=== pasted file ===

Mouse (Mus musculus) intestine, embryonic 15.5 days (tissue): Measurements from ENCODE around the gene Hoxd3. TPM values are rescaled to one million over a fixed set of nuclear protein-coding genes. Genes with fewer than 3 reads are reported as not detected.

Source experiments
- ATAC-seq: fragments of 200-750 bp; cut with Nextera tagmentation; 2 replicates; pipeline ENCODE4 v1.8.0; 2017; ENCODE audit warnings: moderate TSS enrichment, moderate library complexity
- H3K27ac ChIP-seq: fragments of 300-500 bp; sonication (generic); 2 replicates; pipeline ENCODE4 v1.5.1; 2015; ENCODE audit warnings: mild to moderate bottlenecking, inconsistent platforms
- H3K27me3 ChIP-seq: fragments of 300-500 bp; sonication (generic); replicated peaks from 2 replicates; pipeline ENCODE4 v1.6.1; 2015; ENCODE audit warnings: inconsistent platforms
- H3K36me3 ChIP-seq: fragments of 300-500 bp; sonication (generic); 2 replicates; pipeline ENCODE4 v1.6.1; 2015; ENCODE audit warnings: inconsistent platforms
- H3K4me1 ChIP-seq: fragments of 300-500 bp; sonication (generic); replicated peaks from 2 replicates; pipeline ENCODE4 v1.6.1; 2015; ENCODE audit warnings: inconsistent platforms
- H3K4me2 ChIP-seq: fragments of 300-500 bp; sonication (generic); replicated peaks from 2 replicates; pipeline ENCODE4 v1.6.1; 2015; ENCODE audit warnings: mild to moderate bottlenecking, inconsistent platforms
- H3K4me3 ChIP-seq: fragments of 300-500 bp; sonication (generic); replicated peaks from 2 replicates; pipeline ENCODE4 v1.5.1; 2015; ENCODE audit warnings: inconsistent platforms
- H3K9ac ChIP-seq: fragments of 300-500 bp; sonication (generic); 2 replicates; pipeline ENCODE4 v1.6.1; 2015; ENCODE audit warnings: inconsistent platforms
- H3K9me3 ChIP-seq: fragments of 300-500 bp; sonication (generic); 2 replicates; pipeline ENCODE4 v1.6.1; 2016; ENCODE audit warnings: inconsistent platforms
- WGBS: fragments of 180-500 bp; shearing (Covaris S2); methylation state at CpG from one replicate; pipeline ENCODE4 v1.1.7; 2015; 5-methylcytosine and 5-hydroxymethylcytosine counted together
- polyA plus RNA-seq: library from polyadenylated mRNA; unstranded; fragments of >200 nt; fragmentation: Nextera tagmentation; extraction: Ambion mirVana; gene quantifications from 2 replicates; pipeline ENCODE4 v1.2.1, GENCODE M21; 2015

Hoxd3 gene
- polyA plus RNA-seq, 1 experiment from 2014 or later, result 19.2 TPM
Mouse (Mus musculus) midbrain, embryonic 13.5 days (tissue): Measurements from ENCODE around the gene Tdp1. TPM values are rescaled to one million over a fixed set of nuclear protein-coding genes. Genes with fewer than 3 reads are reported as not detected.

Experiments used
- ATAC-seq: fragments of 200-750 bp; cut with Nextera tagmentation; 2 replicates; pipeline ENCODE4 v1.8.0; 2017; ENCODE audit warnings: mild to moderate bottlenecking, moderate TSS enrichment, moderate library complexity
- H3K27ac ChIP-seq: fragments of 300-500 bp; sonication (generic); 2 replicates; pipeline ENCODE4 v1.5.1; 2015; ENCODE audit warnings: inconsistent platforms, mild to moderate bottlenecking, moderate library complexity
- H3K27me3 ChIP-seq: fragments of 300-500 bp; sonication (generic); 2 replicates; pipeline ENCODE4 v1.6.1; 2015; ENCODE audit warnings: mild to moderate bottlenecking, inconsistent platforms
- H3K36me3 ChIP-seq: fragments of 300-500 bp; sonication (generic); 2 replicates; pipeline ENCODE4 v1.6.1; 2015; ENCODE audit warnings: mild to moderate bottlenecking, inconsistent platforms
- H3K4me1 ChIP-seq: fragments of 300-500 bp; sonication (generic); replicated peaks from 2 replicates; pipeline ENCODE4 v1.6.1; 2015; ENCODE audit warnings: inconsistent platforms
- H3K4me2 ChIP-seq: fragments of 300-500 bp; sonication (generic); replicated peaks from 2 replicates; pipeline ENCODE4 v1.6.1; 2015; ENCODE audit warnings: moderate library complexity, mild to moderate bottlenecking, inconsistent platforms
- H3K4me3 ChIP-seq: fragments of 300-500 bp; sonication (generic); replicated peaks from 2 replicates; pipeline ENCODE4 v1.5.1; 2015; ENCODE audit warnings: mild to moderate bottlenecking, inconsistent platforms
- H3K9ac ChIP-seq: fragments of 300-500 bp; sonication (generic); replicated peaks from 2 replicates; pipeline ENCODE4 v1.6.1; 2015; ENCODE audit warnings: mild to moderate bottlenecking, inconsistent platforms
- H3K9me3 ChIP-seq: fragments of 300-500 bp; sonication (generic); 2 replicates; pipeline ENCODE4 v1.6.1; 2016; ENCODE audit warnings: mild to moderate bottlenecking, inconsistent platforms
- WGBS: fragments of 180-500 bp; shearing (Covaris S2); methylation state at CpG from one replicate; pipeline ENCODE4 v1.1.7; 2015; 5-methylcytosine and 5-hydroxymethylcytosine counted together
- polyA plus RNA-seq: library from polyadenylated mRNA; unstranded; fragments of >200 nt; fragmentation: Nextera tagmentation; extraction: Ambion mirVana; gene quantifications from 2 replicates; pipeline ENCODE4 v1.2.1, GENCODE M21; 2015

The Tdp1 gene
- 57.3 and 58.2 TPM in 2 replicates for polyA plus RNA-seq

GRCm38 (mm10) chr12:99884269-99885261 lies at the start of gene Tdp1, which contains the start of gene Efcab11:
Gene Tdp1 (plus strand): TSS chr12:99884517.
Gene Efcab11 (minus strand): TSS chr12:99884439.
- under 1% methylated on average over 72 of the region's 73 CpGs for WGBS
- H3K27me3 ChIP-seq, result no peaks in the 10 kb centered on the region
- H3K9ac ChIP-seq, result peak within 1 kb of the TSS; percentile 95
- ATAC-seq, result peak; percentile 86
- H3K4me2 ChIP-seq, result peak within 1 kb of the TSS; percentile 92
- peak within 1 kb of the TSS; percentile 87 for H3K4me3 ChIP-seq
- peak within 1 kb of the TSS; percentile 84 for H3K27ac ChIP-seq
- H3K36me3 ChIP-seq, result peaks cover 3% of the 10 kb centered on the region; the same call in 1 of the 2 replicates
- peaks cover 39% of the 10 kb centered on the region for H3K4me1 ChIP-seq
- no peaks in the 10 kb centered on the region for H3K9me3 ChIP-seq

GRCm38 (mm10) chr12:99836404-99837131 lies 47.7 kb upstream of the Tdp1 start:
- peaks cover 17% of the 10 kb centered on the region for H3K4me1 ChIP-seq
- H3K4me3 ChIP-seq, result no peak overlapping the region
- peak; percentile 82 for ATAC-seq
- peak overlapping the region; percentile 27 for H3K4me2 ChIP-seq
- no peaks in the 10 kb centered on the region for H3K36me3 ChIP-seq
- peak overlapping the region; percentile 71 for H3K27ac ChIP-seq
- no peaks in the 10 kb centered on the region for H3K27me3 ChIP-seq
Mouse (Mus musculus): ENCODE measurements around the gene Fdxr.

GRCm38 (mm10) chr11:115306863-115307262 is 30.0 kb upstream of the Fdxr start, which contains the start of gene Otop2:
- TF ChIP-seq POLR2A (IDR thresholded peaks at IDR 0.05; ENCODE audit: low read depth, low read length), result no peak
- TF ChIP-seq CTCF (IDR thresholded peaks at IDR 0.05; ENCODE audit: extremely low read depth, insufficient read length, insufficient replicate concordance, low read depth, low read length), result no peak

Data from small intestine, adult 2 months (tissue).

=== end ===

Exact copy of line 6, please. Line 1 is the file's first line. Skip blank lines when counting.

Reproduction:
- H3K36me3 ChIP-seq: fragments of 300-500 bp; sonication (generic); 2 replicates; pipeline ENCODE4 v1.6.1; 2015; ENCODE audit warnings: inconsistent platforms